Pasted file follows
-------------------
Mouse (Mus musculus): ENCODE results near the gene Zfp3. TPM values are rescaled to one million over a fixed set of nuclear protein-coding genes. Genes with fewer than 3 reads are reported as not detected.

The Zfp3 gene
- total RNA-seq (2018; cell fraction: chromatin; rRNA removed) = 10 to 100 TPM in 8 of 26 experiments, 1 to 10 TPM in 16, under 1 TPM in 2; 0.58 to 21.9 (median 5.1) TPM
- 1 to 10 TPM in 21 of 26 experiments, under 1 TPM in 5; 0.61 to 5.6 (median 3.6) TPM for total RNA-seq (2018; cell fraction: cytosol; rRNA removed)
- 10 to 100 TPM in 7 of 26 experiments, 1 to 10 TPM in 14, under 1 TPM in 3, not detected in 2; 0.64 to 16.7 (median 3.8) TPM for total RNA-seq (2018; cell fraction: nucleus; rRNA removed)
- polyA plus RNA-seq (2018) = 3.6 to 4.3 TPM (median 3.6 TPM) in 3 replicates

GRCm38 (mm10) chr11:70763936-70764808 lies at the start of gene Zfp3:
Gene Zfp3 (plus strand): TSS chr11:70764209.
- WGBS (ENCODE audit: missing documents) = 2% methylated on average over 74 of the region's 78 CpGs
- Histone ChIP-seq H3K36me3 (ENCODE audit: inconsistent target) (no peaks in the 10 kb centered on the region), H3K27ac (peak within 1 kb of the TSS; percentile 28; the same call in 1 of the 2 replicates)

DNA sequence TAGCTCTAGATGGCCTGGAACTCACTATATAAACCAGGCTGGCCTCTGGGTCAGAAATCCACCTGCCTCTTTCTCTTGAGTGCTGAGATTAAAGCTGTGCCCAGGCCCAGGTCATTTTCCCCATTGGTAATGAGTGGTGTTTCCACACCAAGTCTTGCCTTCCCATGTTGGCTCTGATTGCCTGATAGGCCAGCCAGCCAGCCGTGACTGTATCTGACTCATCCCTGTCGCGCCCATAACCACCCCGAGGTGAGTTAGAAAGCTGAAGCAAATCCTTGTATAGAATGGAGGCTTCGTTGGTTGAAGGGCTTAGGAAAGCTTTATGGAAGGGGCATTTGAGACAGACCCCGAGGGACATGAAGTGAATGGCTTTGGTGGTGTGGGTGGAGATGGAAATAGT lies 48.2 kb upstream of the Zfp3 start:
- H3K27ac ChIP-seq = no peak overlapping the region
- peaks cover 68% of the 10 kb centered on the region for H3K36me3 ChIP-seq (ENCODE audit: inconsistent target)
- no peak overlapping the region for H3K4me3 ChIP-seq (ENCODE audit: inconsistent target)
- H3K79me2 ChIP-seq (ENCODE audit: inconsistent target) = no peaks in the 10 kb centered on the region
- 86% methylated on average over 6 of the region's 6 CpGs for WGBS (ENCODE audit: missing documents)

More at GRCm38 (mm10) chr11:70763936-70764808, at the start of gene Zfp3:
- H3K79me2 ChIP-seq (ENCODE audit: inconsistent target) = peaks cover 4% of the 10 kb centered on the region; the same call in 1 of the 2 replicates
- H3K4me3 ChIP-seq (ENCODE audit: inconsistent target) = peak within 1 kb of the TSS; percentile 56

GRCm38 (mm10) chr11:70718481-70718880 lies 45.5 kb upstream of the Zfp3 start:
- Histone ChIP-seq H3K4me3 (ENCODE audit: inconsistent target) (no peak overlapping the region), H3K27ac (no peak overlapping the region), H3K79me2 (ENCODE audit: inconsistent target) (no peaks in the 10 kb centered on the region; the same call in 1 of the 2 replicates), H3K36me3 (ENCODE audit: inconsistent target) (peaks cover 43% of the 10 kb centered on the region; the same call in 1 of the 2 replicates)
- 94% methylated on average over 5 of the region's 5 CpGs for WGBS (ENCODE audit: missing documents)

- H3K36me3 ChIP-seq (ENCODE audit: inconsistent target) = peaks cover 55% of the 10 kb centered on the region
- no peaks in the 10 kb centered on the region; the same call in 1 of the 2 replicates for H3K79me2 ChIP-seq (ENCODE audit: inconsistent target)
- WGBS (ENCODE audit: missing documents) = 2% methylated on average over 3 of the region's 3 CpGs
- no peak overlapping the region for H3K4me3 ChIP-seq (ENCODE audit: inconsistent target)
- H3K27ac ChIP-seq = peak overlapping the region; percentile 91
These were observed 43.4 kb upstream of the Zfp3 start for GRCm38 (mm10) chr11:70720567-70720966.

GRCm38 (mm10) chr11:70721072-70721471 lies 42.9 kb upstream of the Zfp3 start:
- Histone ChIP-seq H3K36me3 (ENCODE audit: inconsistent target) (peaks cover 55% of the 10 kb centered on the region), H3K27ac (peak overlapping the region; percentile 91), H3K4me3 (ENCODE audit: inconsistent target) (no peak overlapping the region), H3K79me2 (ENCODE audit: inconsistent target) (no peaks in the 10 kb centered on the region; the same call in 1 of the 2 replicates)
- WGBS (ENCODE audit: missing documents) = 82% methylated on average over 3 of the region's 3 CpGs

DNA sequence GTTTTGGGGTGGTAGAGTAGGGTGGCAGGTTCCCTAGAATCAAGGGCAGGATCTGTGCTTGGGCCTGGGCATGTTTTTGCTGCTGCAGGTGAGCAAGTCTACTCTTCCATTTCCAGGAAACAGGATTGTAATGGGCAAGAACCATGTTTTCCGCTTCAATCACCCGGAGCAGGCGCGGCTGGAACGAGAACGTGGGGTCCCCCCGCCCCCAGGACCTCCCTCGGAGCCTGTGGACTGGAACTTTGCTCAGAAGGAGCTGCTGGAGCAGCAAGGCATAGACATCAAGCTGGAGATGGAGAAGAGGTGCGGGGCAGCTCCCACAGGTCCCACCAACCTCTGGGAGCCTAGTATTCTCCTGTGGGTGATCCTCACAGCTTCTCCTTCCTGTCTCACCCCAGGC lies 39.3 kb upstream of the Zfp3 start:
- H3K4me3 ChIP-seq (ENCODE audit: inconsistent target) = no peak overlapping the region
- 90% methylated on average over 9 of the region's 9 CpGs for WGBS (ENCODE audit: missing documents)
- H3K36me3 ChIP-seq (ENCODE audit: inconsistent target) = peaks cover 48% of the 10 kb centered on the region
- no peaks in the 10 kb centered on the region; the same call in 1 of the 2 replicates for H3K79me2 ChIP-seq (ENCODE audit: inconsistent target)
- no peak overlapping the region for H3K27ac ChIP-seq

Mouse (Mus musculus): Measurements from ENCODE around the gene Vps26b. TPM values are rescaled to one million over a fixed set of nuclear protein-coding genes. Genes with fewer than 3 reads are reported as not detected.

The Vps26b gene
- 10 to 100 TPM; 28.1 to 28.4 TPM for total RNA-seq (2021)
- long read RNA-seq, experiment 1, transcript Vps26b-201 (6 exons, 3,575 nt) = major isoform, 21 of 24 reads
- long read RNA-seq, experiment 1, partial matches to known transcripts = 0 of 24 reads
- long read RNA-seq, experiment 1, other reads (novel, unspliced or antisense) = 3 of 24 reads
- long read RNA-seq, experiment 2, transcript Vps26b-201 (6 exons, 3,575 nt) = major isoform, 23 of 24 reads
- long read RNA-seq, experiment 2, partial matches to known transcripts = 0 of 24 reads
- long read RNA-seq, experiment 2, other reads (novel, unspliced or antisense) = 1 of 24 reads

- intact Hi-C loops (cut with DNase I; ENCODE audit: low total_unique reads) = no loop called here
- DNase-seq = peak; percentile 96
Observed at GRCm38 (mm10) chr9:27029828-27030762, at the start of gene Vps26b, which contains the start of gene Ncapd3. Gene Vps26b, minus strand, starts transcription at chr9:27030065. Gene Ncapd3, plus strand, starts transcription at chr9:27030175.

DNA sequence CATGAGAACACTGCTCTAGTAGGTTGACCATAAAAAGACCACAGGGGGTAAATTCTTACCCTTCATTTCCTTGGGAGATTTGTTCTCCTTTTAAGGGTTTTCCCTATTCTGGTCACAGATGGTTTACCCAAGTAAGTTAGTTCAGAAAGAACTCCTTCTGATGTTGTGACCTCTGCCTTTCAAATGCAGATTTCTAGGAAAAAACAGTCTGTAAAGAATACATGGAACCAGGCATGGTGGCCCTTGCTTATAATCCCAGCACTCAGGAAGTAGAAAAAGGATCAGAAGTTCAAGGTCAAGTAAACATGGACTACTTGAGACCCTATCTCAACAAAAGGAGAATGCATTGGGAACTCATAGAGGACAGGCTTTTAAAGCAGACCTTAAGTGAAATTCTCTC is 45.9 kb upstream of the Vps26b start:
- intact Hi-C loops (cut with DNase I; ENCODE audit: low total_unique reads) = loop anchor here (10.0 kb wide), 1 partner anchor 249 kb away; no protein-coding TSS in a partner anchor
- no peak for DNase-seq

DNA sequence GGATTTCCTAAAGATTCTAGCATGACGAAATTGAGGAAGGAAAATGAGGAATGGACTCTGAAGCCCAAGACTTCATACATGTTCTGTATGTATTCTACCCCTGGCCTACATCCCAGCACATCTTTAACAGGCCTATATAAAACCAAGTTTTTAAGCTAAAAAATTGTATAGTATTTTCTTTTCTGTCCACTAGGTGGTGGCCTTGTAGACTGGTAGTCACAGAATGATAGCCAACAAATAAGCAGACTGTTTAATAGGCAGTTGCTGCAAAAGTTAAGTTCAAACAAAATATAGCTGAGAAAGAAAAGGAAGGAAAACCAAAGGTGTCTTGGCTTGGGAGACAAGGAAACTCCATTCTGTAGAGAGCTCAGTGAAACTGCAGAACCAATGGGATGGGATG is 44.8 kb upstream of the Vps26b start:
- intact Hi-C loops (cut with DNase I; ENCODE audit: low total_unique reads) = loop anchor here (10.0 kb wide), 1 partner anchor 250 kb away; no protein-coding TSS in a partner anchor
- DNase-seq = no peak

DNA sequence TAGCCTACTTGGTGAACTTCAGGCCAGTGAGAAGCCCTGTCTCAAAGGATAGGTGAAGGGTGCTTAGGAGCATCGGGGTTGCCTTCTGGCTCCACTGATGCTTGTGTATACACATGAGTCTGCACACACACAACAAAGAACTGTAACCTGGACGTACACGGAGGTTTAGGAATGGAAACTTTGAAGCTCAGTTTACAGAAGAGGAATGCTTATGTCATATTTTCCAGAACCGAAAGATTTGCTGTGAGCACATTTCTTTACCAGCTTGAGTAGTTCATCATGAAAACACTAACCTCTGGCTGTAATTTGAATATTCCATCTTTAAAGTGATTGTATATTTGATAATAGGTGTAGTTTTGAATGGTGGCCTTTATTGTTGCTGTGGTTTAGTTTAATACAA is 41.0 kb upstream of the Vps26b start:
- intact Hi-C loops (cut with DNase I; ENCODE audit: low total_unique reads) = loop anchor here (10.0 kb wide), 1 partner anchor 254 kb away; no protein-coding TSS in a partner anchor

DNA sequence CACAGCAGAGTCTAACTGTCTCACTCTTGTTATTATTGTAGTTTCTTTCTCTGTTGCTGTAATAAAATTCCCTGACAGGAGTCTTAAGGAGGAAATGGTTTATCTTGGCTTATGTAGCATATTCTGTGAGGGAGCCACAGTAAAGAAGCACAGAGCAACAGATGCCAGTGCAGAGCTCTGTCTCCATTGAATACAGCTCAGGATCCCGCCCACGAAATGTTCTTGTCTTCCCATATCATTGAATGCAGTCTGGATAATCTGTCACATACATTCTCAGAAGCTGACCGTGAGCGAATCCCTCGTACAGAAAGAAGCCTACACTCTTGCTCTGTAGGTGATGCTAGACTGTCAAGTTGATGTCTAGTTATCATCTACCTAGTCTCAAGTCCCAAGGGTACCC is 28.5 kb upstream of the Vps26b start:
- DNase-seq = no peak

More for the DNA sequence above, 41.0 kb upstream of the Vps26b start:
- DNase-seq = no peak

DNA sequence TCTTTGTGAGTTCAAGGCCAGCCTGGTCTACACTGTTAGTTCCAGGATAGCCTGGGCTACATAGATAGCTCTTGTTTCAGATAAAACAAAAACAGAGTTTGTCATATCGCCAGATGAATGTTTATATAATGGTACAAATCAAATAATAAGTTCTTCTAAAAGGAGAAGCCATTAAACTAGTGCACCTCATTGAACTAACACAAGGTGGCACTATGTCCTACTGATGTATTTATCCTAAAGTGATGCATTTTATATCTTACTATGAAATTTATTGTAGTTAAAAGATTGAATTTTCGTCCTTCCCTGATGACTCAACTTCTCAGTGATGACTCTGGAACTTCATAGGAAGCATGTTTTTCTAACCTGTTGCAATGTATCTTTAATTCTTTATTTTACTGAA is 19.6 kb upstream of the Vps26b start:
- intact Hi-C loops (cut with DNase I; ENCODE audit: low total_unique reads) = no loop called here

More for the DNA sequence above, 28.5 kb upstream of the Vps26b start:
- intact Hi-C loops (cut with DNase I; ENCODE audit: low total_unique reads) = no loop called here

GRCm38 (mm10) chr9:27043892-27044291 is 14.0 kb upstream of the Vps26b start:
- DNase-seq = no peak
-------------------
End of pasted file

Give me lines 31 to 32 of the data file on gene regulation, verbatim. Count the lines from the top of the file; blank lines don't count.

- WGBS (ENCODE audit: missing documents) = 82% methylated on average over 3 of the region's 3 CpGs

DNA sequence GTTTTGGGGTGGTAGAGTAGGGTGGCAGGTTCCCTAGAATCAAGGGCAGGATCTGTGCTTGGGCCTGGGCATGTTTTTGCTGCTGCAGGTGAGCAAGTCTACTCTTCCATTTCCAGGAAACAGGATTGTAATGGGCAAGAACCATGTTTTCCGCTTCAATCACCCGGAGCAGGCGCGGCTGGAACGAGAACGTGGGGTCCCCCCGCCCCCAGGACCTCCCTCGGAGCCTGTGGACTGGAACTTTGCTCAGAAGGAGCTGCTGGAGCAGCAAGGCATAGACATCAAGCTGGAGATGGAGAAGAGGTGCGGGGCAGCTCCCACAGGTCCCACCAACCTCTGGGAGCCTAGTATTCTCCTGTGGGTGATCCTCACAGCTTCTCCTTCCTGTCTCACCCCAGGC lies 39.3 kb upstream of the Zfp3 start: